As I have mentioned before, more than one factor is fueling this new wave of mergers and acquisitions activity: Companies feel greater pressure to further globalize their business, companies have exhausted opportunities for growing internally, the "Asian" factor, Interest rates are still relatively low---but they are rising, private equity financing is also plentiful, U.S. tax rates on capital gains remain low, and the U.S. dollar is at a low valuation point compared with other major currencies---although the dollar has rebounded recently against the Euro and Pound. Maybe the vacation in Paris is a good idea afterall.

All these factors make this a great time to contemplate your next smart move. Is this the time to sell, to acquire or just buy back some shares of some minority investors. Before you take the plunge, consider the steps you should take to prepare your company for its next phase:

Solidify your balance sheet. With today's still relatively low interest rates, set up lines of credit and refinance expensive existing long term debt by lengthening maturities at today's rates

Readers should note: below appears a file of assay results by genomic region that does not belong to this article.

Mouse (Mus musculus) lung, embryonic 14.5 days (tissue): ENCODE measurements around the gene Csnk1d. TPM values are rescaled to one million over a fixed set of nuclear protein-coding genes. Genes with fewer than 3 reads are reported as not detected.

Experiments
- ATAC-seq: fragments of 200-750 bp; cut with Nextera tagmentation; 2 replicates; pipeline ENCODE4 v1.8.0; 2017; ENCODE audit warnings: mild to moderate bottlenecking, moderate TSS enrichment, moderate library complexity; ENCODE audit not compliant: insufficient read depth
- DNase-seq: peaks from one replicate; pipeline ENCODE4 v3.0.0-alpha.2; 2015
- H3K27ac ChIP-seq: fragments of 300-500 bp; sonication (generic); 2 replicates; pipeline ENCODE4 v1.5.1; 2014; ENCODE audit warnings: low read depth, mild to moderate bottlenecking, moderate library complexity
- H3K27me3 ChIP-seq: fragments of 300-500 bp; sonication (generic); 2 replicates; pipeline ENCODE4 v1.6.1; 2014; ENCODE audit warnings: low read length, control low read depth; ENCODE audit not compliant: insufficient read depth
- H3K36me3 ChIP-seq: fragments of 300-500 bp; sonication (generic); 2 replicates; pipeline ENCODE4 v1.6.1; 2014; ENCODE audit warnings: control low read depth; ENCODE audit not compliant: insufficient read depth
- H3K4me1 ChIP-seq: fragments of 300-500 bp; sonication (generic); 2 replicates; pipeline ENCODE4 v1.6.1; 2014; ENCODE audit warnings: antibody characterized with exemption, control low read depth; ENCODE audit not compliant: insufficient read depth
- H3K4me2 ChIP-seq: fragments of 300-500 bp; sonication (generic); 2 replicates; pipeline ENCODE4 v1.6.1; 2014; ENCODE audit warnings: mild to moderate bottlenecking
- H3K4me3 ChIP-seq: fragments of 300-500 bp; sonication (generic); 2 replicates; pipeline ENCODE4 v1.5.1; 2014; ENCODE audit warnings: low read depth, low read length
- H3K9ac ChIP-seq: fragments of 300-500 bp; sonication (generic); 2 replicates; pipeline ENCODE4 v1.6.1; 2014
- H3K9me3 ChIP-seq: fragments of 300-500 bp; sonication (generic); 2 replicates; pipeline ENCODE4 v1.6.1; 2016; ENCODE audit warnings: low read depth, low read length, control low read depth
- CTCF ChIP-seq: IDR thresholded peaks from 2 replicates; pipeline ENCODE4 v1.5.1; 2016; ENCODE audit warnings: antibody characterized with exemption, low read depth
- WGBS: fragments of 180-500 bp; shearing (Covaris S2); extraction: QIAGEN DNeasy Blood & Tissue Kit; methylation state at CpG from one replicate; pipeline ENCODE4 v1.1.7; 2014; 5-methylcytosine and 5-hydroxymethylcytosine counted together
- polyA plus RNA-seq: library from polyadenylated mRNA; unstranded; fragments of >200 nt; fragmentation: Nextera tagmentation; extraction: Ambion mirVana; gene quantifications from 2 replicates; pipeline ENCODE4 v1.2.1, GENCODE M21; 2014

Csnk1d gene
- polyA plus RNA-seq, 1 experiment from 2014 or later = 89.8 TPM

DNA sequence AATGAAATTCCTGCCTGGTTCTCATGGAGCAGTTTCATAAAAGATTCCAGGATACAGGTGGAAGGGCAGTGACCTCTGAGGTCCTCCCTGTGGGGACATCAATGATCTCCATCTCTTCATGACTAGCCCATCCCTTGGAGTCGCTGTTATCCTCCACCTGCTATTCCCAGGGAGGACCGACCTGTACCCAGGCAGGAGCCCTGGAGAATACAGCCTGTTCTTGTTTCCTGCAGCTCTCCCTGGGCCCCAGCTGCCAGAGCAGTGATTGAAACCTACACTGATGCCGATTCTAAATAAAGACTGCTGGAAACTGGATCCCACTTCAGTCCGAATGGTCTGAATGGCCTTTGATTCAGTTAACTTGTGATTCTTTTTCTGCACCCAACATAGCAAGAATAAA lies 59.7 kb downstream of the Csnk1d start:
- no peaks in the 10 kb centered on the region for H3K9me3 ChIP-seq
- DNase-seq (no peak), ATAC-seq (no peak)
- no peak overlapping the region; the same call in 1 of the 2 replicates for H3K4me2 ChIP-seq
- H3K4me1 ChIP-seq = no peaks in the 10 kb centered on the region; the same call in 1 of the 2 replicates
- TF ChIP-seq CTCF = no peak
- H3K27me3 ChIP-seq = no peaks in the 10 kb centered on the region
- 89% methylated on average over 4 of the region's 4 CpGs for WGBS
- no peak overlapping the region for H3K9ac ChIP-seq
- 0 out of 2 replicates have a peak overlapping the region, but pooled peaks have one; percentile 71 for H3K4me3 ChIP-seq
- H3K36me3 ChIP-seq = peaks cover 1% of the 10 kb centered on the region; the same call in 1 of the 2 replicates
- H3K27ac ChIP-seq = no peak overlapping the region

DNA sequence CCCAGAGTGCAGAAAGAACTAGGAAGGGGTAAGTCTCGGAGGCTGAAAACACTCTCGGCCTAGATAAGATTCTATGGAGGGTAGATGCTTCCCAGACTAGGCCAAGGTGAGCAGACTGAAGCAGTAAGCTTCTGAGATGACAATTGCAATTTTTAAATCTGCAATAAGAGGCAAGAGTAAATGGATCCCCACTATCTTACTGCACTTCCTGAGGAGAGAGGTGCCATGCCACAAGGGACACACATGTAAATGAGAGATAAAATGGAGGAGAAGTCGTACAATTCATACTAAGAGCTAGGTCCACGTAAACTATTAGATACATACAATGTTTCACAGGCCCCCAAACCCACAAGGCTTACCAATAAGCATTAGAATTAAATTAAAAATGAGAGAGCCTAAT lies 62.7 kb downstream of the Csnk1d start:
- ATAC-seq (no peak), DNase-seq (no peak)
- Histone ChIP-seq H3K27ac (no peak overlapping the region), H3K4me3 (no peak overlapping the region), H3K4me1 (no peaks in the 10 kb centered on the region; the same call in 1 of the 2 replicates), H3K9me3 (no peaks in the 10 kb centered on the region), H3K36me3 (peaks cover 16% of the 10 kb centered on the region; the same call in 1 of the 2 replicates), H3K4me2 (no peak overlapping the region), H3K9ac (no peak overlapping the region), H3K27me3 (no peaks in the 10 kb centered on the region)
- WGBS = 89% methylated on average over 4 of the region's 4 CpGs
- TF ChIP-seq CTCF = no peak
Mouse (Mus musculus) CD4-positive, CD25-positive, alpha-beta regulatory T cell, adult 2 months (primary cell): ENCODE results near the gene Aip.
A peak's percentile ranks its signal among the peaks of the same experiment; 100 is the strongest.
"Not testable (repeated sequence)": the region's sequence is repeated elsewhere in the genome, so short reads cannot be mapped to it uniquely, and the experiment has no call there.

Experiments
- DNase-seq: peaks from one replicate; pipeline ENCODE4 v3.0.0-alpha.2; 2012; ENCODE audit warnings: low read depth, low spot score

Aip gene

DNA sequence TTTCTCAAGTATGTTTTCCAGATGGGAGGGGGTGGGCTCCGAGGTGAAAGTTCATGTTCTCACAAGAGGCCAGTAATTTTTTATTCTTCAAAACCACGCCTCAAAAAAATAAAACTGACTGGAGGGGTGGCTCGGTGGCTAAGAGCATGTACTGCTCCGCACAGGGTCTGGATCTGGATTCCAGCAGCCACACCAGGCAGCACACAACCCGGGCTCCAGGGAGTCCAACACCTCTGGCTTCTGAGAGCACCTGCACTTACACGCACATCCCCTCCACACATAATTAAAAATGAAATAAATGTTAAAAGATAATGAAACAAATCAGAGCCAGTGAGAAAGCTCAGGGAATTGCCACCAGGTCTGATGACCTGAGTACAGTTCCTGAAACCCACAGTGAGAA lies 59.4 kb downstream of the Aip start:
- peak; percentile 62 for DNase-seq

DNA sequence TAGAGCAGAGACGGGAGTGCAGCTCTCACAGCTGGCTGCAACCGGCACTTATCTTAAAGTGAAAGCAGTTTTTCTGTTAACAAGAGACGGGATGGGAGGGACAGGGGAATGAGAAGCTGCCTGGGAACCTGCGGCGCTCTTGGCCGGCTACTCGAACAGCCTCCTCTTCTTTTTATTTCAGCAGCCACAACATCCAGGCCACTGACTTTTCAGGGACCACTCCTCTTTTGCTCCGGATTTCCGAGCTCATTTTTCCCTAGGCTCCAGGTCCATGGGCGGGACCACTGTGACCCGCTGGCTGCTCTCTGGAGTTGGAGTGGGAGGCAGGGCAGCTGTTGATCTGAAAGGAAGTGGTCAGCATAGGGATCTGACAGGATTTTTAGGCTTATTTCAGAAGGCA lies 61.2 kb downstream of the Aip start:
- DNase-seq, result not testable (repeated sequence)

Solidify your shareholder base. This may be the time to offer share buybacks to less enthusiastic minority owners. A unified shareholder base is a most important asset as you consider your next move.

Establish or refine your strategic direction. Look at your core competentcies (no, not golf) and identify an area of growth that will enable you to become No. 1, 2 or 3 in your global market.

Growth can include product expansion into new markets (geographic), organic growth in exisiting markets with existing products, company reinvention with new products, and product innovation in exisiting markets. What's your best shot?